Your outline could be:

  1. Introduction
  2. Context
  3. Purpose
  4. Personal connection
  5. Reiterate thanks
  6. Reiterate interest and how you’d be a great fit
  7. Looking forward to hearing back by which date

Also remember:

  • No larger than 12 point font, no smaller than 10
  • Use a normal font – Arial, Times New Roman, Verdana, etc. No Comic Sans, ever.
  • Avoid anything besides black text – emojis, florescent colors, highlighting, all caps, etc., are usually tacky
  • Brevity is fine, but more than one or two lines

When writing your subject line in your email, make sure you use concrete numbers and words (no “soon, or quick, etc.). Also, be direct and clear – state the purpose of the email. Lastly, make sure to include your name!

The breakdown of an email looks something like below:


This is the most traditional and time-honored method for following up. If you are applying for a well-established, more traditional firm, use the letter method. If it’s a very formal situation, consider hand-writing the letter on high quality paper. Do it immediately after an interview and either deliver it in person or get it in express mail ASAP.

Looks the most professionalCan take a long time to get to the company
Communicates to interviewer that you are the "real deal"Hard to ensure the interviewer receives it

How to write a post-interview letter

Your outline could be the same as for an email:

  1. Introduction
  2. Context
  3. Purpose
  4. Personal connection
  5. Reiterate thanks
  6. Reiterate interest and how you’d be a great fit
  7. Looking forward to hearing back by which date

Also remember:

  • No larger than 12 point font, no smaller than 10
  • Use a normal font – Arial, Times New Roman, Verdana, etc.
  • One inch margins
  • No more than double-spaced lines
  • Hand-written letters should be legible, in black ink

For both the email and letter strategy, re-state when the interviewer said they’d make a decision. If they mentioned they would be making a decision by the end of the week, state you are looking forward to their decision at the end of the week. Don’t give them a deadline, but remind them when they said they’d be in touch.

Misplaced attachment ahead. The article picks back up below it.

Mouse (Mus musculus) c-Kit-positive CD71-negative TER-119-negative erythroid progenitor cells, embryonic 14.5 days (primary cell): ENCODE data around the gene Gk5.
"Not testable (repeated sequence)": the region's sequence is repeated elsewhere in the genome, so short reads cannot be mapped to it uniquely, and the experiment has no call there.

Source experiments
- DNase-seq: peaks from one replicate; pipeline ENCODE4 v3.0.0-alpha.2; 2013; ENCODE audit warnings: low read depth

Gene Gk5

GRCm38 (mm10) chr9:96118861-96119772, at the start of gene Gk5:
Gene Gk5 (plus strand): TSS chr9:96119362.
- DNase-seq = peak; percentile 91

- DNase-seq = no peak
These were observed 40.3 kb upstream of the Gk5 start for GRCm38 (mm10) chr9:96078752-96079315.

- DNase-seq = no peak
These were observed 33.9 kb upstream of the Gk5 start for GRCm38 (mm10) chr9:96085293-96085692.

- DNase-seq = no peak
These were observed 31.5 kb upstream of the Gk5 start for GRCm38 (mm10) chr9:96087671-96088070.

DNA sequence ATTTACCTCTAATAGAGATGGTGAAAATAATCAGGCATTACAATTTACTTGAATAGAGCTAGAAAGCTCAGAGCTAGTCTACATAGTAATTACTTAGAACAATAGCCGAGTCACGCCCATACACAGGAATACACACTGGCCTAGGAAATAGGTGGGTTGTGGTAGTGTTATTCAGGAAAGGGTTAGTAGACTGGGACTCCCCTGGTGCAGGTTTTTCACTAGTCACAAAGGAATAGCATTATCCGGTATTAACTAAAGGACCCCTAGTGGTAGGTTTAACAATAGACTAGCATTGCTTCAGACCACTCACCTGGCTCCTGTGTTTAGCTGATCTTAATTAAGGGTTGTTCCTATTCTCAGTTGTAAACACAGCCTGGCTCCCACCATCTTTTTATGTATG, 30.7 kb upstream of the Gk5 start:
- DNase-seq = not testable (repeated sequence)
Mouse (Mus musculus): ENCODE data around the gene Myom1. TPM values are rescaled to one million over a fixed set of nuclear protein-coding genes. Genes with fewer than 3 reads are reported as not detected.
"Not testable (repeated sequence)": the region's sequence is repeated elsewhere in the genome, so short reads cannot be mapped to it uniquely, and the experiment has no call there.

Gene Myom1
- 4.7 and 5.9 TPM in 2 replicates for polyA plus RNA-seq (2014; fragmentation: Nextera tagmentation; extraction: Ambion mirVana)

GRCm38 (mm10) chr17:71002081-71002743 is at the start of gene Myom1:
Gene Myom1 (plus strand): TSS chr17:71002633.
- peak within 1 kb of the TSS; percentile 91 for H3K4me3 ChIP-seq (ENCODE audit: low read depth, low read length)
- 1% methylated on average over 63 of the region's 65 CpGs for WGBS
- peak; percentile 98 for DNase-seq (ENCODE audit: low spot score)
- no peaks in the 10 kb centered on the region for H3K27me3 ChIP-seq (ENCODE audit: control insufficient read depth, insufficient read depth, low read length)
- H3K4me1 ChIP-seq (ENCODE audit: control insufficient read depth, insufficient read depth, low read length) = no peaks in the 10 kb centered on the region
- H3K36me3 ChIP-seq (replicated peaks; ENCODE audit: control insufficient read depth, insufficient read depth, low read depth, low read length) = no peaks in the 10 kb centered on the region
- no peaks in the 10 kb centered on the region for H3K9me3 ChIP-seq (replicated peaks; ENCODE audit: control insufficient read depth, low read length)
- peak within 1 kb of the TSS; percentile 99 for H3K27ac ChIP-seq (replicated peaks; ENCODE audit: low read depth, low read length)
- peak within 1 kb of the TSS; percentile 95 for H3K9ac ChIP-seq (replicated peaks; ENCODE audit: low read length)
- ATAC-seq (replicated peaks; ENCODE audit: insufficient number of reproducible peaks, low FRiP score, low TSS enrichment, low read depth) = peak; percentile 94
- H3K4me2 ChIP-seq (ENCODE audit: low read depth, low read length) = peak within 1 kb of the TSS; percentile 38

Phone call

The direct phone call to a hiring manager can also leave a strong impression. Be careful though – this method isn’t always appropriate.

Interviewer can hear your voiceCan be kind of awkward
Comes across as direct and confidentInterviewer might not be available
Shows effortIf not available, difficult to know when and if to call back

How to follow up with a phone call

  • If you can, ask for the hiring manager by name. Do your research. If not, ask for “the hiring manager.”
  • Be friendly.
  • Identify yourself first thing. State your name, then your purpose, e.g., calling to check on an application, calling to say “Thank You” for an interview, etc.
  • Avoid word-vomit. You will likely be anxious and want to get out everything you say. Be measured, wait for them to finish speaking, and don’t hog the conversation.
  • Call at convenient times. Morning or mid-afternoon are best. Don’t call right at 4:59.
  • If it helps, prepare a script. Avoid reading directly from your script however. Think of them as “notes.”
  • If the hiring manager or interviewer isn’t available, leave a message and don’t call back for at least a week.
  • If your call was to thank the interviewer for an interview and they weren’t available, send an email at this point.

If the manager isn’t there, instead of calling back, consider writing an email and stating you called. You’ll get credit for having made the call and your message is sure to get to the interviewer.


The card functions like the letter, but adds a more informal and personal touch to the process. Cards can be small and straight-forward, or they can be a fun way to show a little bit of personality. Obviously gauge the company and interviewer as to how they may respond, but cards have proven useful to many applicants.

Flexible in its presentationCan take a long time if you mail it to interviewer
Easy to display personalityMight come across as tacky
Can shorten amount of writing neededHard to make sure interviewer receives it

How to write a card

  • Choose the right card. If you want to go with something humorous or silly, make sure that matches the personality of the company or interviewer. When in doubt, play it safe.
  • Don’t write too much. You should only use a card if you don’t have so much to say beyond “thanks” and that you’re very interested in the position.
  • Like the letter, you can prepare a card before an interview and then write it immediately afterwards.
  • As you will probably have to write a card by hand, make sure your handwriting is legible and neat. If it’s not, then avoid sending a card.
  • Avoid making a card on your own, unless you can do it at a professional level. Otherwise just buy one – you don’t want to come across as tacky.
  • If you decide to buy a gift, make sure you send a card as well.


This one is the riskiest and most expensive, but it also lays it on thick that you want a position.

Most creative and open-ended optionCan seem like pandering or a bribe
Opportunity to give something useful and thoughtfulIf it's too cheap it can look bad, if it's too expensive it can look awkward
Features a strong "wow" factorDoesn't directly address what occurred during the interview

How to follow up with a gift

  • Pick something the interviewer will find useful or related to the function of the company